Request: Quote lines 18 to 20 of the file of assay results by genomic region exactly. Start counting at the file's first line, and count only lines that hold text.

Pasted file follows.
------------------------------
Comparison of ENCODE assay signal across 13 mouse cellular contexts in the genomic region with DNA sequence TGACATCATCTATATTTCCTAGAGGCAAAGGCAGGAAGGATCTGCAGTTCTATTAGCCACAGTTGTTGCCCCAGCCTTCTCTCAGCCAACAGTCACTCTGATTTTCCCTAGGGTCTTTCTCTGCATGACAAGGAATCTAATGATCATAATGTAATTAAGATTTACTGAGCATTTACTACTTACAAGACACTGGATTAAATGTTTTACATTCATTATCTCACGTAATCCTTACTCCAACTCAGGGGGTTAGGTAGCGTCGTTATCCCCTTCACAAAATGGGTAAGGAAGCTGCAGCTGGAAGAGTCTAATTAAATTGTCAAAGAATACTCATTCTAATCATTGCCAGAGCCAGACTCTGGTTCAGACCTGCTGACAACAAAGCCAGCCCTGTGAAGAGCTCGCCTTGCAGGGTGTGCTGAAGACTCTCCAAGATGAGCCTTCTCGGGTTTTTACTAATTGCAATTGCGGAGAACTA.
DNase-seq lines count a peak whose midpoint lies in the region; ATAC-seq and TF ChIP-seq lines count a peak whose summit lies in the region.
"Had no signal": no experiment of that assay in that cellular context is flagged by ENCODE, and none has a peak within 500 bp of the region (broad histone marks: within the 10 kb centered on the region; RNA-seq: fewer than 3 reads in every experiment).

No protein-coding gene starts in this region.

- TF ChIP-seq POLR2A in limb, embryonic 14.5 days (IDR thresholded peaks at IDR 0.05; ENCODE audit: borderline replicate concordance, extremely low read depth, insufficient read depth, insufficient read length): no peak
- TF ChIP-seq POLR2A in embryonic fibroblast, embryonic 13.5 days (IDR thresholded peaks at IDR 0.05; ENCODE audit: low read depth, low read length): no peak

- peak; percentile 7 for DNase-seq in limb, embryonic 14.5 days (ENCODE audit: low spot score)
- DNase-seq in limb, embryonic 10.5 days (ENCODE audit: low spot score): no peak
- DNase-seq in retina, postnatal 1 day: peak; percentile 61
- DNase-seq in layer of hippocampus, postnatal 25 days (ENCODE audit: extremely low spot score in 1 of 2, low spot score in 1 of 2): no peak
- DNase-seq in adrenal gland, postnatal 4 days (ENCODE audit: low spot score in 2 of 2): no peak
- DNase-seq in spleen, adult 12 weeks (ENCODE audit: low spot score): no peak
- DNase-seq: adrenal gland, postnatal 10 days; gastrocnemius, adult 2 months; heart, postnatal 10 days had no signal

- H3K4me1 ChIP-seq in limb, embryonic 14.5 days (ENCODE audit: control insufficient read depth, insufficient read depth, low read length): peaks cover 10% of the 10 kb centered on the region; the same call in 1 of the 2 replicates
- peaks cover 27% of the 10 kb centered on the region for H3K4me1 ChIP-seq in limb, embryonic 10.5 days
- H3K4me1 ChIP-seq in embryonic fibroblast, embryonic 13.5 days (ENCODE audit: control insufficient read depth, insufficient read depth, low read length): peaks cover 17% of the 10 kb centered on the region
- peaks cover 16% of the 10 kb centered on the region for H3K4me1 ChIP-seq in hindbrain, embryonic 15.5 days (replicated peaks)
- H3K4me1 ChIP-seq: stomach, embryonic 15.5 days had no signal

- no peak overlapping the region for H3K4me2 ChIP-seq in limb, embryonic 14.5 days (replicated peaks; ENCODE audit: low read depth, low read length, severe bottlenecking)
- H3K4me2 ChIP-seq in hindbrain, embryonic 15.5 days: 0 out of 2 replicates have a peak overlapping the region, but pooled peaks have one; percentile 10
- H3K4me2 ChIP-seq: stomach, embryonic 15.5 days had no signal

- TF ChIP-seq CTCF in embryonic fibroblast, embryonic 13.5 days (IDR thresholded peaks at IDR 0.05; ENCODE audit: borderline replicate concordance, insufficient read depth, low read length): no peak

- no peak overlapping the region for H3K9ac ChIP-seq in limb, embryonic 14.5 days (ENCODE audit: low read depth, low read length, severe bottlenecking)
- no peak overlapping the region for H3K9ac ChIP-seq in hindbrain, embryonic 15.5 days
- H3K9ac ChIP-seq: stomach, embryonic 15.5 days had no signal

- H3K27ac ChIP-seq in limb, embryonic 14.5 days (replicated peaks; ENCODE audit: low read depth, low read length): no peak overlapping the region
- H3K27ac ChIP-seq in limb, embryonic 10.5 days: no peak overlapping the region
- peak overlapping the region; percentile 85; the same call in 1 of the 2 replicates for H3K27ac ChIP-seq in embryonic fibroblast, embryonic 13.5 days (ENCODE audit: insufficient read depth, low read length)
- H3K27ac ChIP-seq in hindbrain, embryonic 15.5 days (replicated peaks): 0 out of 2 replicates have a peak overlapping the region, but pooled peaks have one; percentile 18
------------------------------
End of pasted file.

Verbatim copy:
- H3K4me1 ChIP-seq: stomach, embryonic 15.5 days had no signal

- no peak overlapping the region for H3K4me2 ChIP-seq in limb, embryonic 14.5 days (replicated peaks; ENCODE audit: low read depth, low read length, severe bottlenecking)
- H3K4me2 ChIP-seq in hindbrain, embryonic 15.5 days: 0 out of 2 replicates have a peak overlapping the region, but pooled peaks have one; percentile 10